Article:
Remedy Entertainment was a gaming company, founded by demosceners from the legendary Future Crew and other demo groups. Remedy developed an early 3D acceleration benchmark tool for VNU European Labs, known as Final Reality, which showed obvious links to the demoscene, both because of the demo-like design of its parts, the name “Final Reality” being a reference to the Future Crew demo Second Reality, and the fact that a variation of Second Reality’s classic city scene was included in Final Reality.
After this first benchmark, a separate company focused on benchmarking was founded, which was to become Futuremark. After releasing 3DMark99, they changed their name to MadOnion.com. Then after releasing 3DMark2001, they changed back to Futuremark Corporation. Eventually, after being acquired in 2018 by UL, they changed the name to UL Benchmarks.
With every major milestone of PC hardware and software, generally more or less coinciding with new versions of the DirectX API and/or new generations of hardware, they released a new benchmark to take advantage of the new features, and push it to the extremes.
Traditionally, each benchmark also included a demo mode, which added a soundtrack, and generally had extended versions of the test scenes, and a more demo-like storytelling/pacing/syncing to music. As a demoscener, I always loved these demos. They often had beautiful graphics and effects, and great music to boot.
But, can you still run them? UL Benchmarks was nice enough to offer all the legacy benchmarks on their website, complete with registration keys: Futuremark Legacy Benchmarks – UL Benchmarks
Or well, they put all of them up there, except for Final Reality (perhaps because it was released by Remedy, not by Futuremark/MadOnion). But I already linked that one above.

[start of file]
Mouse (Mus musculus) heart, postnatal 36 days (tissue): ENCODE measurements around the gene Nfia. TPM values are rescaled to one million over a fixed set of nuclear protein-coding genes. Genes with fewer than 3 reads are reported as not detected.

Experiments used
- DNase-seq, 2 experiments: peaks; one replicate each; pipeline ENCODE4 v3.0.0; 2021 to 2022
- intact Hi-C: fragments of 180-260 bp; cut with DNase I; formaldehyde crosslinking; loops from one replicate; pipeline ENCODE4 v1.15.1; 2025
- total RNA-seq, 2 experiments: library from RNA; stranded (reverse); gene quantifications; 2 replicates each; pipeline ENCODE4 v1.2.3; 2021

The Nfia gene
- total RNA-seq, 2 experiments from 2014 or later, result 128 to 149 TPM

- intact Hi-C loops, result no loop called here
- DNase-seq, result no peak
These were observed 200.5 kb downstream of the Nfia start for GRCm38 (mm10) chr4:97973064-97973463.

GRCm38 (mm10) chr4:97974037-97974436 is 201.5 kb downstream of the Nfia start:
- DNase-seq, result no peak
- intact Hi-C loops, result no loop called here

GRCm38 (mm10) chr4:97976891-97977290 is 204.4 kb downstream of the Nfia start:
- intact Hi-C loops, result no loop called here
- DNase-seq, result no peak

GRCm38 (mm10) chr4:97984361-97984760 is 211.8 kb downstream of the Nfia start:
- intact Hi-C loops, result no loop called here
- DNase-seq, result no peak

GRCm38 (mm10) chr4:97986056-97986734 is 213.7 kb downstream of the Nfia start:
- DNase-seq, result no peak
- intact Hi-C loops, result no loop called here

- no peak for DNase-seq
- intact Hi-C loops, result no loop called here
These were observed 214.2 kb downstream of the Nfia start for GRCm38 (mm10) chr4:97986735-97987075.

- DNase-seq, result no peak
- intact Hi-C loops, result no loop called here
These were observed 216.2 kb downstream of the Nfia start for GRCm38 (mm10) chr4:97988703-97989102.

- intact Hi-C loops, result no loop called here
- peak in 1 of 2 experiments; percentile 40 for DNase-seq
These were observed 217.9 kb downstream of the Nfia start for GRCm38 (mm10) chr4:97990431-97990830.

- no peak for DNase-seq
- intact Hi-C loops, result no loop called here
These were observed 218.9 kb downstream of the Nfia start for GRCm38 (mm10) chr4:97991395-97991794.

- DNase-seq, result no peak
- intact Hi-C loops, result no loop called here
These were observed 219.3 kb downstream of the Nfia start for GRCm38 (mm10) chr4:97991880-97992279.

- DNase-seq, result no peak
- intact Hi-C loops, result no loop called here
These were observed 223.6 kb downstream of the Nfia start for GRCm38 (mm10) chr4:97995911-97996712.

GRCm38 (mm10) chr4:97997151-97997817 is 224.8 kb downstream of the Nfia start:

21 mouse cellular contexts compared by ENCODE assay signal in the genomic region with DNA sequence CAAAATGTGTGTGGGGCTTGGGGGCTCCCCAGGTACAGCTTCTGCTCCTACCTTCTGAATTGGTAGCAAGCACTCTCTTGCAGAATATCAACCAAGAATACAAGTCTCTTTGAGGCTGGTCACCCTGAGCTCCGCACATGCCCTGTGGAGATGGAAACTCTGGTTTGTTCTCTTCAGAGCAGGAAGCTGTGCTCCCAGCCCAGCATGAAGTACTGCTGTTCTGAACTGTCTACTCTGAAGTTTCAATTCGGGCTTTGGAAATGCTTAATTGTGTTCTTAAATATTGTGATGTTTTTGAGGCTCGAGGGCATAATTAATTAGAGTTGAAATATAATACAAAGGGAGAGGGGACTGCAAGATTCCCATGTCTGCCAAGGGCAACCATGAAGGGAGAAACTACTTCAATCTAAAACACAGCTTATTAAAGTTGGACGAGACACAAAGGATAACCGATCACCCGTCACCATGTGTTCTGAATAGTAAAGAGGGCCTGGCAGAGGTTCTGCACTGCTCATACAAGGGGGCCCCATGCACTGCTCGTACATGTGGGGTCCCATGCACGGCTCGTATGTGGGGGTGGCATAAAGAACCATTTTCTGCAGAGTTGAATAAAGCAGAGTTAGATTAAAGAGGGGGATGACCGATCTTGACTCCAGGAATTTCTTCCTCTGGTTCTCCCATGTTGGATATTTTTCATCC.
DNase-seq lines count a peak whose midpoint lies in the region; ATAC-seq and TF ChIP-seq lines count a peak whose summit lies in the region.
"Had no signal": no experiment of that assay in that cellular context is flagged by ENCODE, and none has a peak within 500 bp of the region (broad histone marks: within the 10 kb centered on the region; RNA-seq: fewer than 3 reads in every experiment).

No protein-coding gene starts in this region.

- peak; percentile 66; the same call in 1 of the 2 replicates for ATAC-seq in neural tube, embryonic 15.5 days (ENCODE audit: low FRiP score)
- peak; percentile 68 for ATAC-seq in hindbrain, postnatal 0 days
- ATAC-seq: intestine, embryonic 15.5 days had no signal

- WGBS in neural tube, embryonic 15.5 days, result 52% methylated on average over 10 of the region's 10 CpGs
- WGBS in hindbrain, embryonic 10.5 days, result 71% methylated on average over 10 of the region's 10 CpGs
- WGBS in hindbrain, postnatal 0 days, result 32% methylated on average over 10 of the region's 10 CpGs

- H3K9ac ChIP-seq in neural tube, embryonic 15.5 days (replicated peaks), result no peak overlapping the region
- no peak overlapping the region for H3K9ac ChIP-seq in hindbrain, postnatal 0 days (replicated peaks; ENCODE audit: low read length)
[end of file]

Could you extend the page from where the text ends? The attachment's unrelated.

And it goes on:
I got all of them to run on my modern system with Windows 10 Pro x64 on it. I’ll give a quick rundown of how I got them running, starting from the newest.
3DMark11, 3DMark Vantage, 3DMark06, 3DMark05 and 3DMark03 all installed and ran out-of-the-box.
3DMark2001SE installed correctly, but the demo would not play. Looking at the error log revealed that it had problems playing back sound (which explains why regular tests would work, they have no sound). But when you select the Compatibility mode for Windows 8, that fixes the sound, and the whole demo runs fine.
3DMark2000 was a bit more difficult. On my laptop it installed correctly, but on my desktop, the installer hung after unpacking. The trick is to go to Task Manager, find the setup.exe process in the Details tab, right-click it and select “Analyze wait chain”. It will tell you what the process is waiting for. In my case it was “nvcontainer.exe”. So I killed all processes by that name, and the setup continued automatically.
Now 3DMark2000 was installed properly, but it still did not work correctly. There is a check in there, to see if you have at least 4MB video memory. Apparently on a modern video card with multiple GBs of memory, the check overflows, and thinks you have less than 4MB. It then shows a popup, and immediately closes after you click on it. So I disassembled the code, found the check, and simply patched it out. Now it works fine.
If you want to patch it yourself, use a hex editor and change the following bytes in 3DMark2000.exe: